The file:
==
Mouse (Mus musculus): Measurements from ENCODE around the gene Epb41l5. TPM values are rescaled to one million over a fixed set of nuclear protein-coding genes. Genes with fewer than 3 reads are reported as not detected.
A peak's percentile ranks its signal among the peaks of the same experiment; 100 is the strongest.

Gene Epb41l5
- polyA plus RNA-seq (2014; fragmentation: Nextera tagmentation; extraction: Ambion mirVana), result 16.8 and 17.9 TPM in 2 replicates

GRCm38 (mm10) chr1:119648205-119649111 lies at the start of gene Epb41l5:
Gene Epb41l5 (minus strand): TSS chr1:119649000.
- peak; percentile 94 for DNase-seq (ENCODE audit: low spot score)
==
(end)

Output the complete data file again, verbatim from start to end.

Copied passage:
Mouse (Mus musculus): Measurements from ENCODE around the gene Epb41l5. TPM values are rescaled to one million over a fixed set of nuclear protein-coding genes. Genes with fewer than 3 reads are reported as not detected.
A peak's percentile ranks its signal among the peaks of the same experiment; 100 is the strongest.

Gene Epb41l5
- polyA plus RNA-seq (2014; fragmentation: Nextera tagmentation; extraction: Ambion mirVana), result 16.8 and 17.9 TPM in 2 replicates

GRCm38 (mm10) chr1:119648205-119649111 lies at the start of gene Epb41l5:
Gene Epb41l5 (minus strand): TSS chr1:119649000.
- peak; percentile 94 for DNase-seq (ENCODE audit: low spot score)